Recently insurers LV got in touch to see if I'd like to share which person in the fifty plus age category inspired me. The person could be a someone I know or someone famous. I recently had to write an essay on someone who both interests and inspires me and I was planning on sharing it on my other blog The Girl and The Camera but it seems quite fitting for the LV competition and for this blog too. The prize for the winner of the comp is dinner at Nobu London and you can take part too, details at the end of the post!
I'm deeply inspired by......................
|Self Portrait by David Bailey|
Many photographers can be hailed as influential, but few can be said to have had careers with the longevity of David Bailey’s. Bailey is not just a successful fashion photographer for publications such as Vogue, he is perhaps the most iconic, notorious and diverse commercial photographer of all time. He has photographed many key figures of popular culture over several decades, from rock legends to models and actors, as well as crossing media to direct television commercials and documentaries.
Popular opinion has it that Bailey, along with fellow photographer Terence Donovan, was responsible for actually creating London’s swinging sixties scene, by capturing the chic fashionistas of the time and creating an “aspiration” for everyday people to want to be part of that world. Bailey himself found that by mixing in this world his own status was elevated and that he, along with Donovan, became one of the first celebrity photographers.
|Photography by David Bailey|
Bailey continued the sixties creating bold black and white images of high-profile personalities, including Michael Caine, Mick Jagger and Jean Shrimpton. Publishing “David Bailey’s Box of Pin-ups” in 1965, Bailey presented a series of portraits that included tightly cropped, high contrast images, with few (if any) props and a bare background.
The sixties reinvented the idea of “celebrity” and Bailey photographed many of the most iconic and exciting personalities of day. The images in the Pin-ups collection, and their style, continue to be used and recreated, with many of Bailey’s images from this collection currently found on fashion items today.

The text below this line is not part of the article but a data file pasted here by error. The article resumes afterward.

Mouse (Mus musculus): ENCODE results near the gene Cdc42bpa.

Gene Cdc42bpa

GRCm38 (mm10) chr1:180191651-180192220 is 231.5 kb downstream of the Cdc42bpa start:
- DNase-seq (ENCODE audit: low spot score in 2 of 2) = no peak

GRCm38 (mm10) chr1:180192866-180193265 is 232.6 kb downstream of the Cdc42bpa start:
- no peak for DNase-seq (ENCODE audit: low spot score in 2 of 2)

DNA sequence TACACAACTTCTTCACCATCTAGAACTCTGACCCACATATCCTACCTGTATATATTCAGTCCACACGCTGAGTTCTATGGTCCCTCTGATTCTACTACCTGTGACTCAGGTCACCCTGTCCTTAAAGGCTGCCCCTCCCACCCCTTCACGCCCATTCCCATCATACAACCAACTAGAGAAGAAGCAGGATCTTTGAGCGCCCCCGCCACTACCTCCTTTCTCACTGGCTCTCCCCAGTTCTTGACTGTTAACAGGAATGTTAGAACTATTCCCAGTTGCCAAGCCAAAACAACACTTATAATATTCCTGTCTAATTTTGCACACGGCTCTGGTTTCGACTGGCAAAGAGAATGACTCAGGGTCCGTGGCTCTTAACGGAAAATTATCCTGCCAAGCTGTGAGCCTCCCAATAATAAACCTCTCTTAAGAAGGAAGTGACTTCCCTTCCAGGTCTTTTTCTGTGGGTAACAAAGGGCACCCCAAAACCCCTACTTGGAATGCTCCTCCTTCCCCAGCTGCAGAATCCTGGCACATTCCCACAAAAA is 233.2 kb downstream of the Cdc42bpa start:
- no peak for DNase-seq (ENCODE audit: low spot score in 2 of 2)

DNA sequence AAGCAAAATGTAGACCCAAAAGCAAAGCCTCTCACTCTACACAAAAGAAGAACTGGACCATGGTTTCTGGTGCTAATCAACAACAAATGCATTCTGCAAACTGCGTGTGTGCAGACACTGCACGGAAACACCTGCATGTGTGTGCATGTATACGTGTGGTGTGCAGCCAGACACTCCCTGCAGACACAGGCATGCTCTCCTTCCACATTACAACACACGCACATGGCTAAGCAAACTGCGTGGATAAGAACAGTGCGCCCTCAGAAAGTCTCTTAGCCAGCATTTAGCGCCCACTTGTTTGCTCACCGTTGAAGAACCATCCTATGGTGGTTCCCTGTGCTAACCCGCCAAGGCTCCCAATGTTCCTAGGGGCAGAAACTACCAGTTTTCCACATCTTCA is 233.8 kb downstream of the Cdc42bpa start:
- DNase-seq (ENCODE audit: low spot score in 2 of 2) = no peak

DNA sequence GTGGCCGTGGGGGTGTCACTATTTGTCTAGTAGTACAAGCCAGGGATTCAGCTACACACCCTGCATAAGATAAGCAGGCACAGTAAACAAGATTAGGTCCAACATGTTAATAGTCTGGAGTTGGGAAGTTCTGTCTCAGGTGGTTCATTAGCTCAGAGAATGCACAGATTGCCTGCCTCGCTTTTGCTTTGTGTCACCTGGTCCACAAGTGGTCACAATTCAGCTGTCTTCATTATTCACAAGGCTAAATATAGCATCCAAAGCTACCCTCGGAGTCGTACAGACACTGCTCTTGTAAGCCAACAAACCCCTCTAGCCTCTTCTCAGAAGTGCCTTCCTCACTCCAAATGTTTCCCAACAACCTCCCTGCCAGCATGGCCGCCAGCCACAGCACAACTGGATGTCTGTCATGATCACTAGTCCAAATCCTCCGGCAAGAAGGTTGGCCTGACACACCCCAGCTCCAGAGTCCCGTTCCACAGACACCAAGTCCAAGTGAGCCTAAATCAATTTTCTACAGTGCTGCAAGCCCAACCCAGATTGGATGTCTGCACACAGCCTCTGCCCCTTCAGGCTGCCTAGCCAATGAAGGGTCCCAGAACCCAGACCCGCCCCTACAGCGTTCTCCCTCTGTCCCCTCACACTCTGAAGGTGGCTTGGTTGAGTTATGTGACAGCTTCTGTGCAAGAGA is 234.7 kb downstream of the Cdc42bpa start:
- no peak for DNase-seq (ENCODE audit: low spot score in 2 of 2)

Never afraid of new technology, Bailey began shooting with a 35mm single lens reflex camera in 1962 on a shoot for British Vogue in New York: “Young Idea Goes West”. Bailey shared the thought process behind this change of camera choice when he recollected:
“Not only did I have no assistant, it was so cold that the cameras stuck to your fingers”
Deciding against taking a weighty medium format camera and a tripod, he opted to shoot with a hand-held 35mm SLR instead. This allowed Bailey the ability to move freely, without the restrictions of a tripod, and produce a series of images that were refreshingly different for a glossy aspirational magazine like Vogue. Prior to Bailey’s innovation, high-end publications would typically illustrate fashion using models in rigid, posed shots. By combining the genres of fashion and street photography, Bailey captured something fresh and exciting.
|Photography by David Bailey|
In 2013, Bailey and fellow photographer Bruce Weber were commissioned by Nokia to produce an exhibition of images using the Nokia Lumia 1020 smartphone. Taken during a day in New York’s Harlem with the aim of capturing “an intimate human in a distant world”, Bailey, at the age of 74, demonstrated once again his diversity as a photographer and willingness to embrace new ways of working. Above all, Bailey showed that he remains as active, commercial and influential as ever and that to me, is incredibly inspiring.
If you'd like to enter then click here for details (the closing date has been extended to 12/04/14)